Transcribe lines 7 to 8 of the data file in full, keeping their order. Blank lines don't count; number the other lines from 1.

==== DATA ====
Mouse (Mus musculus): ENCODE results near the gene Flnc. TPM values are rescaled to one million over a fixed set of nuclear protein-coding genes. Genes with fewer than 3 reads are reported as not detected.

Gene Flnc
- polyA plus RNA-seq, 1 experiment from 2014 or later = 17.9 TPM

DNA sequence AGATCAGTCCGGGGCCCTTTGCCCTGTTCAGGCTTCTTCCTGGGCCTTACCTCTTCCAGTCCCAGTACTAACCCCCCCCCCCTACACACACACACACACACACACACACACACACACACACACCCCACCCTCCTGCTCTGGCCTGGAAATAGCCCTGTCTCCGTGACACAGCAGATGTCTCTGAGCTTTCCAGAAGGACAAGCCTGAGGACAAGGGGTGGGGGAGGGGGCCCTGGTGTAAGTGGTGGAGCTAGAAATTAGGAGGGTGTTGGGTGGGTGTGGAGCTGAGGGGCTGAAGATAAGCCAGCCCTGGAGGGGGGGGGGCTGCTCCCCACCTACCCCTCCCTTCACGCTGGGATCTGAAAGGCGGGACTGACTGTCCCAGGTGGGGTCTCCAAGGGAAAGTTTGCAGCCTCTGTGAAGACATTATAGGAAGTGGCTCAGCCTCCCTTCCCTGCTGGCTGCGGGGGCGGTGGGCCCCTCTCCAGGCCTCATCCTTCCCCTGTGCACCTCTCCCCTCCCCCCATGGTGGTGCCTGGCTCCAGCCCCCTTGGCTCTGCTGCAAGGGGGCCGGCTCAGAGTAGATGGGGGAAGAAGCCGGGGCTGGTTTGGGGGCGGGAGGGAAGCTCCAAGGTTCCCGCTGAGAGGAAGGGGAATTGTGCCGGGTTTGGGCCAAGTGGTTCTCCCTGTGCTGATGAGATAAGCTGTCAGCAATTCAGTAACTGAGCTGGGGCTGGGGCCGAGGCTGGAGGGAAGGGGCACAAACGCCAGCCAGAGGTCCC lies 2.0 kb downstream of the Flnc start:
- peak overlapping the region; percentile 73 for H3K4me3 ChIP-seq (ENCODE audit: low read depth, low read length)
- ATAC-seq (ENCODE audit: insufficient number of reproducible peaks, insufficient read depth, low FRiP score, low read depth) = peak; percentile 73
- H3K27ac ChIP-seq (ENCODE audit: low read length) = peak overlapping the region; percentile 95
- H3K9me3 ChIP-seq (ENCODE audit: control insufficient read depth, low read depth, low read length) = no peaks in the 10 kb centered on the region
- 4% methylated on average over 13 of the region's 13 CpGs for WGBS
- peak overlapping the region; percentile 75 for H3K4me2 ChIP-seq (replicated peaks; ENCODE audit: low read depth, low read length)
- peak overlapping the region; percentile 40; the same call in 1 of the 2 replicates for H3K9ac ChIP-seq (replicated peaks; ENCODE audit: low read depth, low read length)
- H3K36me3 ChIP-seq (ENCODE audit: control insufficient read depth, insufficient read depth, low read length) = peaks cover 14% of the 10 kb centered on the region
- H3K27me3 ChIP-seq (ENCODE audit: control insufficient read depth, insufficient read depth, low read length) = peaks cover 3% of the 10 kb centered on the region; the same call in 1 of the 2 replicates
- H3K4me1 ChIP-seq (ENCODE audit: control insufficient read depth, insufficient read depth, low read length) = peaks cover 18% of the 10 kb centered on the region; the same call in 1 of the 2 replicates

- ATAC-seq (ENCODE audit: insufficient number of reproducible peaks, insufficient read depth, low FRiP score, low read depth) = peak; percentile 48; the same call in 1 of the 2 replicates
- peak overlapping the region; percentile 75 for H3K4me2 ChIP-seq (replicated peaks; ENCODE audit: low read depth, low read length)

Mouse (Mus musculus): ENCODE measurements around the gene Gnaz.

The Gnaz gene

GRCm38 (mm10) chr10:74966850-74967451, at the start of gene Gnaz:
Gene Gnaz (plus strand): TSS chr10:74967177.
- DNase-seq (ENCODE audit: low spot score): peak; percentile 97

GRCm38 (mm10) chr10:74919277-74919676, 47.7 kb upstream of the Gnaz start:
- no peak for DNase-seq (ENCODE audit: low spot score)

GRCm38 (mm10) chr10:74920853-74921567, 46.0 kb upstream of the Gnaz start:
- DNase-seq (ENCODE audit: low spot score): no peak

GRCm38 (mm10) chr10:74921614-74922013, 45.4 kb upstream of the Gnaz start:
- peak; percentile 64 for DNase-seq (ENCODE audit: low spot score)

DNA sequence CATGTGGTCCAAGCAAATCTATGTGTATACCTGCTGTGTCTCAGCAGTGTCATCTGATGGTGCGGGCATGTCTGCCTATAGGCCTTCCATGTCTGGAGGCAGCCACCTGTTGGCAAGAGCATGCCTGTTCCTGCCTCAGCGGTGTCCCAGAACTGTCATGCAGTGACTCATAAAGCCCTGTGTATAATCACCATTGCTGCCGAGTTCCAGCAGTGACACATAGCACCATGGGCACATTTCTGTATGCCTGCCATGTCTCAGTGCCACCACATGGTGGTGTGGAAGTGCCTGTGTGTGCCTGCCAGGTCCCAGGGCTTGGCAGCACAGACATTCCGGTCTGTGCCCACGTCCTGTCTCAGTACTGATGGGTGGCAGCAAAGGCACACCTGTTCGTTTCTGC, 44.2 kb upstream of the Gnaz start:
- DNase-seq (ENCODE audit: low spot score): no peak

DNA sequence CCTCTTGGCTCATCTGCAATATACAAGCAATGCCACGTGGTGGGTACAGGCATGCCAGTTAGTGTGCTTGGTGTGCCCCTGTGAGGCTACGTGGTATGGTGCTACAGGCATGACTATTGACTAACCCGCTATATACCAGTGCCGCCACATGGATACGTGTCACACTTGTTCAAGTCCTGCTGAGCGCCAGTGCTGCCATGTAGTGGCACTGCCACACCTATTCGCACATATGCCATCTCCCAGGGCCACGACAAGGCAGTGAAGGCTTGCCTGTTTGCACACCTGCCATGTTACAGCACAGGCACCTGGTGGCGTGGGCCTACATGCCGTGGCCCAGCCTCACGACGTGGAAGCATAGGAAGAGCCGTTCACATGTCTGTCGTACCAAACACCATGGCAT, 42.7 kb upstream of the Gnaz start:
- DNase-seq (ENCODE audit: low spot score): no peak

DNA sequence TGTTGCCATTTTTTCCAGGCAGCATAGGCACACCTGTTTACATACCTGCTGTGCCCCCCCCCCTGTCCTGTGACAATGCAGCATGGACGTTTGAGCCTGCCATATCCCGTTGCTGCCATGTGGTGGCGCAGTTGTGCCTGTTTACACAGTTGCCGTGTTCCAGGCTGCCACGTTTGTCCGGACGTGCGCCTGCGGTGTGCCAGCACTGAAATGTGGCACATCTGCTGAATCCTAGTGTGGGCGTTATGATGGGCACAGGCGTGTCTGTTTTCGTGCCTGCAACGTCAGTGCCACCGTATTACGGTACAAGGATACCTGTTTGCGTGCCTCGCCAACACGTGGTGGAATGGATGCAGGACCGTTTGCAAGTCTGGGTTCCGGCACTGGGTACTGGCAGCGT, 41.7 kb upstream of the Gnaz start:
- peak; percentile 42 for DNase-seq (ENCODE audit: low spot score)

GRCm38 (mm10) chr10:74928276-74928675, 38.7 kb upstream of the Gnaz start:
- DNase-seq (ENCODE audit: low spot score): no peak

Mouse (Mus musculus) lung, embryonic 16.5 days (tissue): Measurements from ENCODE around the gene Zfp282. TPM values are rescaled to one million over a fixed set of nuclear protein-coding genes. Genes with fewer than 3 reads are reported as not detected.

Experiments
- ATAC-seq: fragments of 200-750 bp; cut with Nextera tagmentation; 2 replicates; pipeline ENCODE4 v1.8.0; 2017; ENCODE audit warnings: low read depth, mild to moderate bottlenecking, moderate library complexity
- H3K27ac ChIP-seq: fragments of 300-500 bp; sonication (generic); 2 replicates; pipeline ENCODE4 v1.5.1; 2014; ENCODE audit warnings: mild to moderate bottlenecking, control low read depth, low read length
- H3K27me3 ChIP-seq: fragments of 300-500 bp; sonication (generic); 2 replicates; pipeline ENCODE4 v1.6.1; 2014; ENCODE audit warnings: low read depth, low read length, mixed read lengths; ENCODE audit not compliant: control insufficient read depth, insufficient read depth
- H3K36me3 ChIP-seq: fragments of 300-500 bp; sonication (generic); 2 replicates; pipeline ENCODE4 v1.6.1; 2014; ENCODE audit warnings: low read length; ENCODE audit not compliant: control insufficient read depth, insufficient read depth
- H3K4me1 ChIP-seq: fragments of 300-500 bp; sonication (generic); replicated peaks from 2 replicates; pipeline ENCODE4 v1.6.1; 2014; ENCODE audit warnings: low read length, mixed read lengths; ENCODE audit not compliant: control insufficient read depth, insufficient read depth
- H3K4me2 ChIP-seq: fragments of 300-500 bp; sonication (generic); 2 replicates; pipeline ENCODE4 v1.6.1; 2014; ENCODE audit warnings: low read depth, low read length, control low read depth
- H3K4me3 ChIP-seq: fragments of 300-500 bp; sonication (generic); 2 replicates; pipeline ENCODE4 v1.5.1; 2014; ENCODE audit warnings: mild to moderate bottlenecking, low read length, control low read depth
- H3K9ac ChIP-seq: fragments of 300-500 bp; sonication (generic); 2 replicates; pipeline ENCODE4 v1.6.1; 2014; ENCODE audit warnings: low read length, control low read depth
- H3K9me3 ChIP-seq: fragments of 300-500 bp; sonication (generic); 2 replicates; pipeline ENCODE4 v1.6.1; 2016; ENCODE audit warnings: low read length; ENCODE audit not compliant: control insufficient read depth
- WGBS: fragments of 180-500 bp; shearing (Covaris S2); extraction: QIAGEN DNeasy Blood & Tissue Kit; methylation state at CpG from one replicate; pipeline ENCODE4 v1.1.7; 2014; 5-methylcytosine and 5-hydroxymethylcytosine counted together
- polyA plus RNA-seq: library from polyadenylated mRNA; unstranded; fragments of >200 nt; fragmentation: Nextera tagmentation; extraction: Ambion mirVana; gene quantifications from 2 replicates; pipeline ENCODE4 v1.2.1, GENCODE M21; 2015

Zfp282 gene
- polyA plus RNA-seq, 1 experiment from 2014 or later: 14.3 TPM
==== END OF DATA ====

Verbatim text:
- H3K27ac ChIP-seq (ENCODE audit: low read length) = peak overlapping the region; percentile 95
- H3K9me3 ChIP-seq (ENCODE audit: control insufficient read depth, low read depth, low read length) = no peaks in the 10 kb centered on the region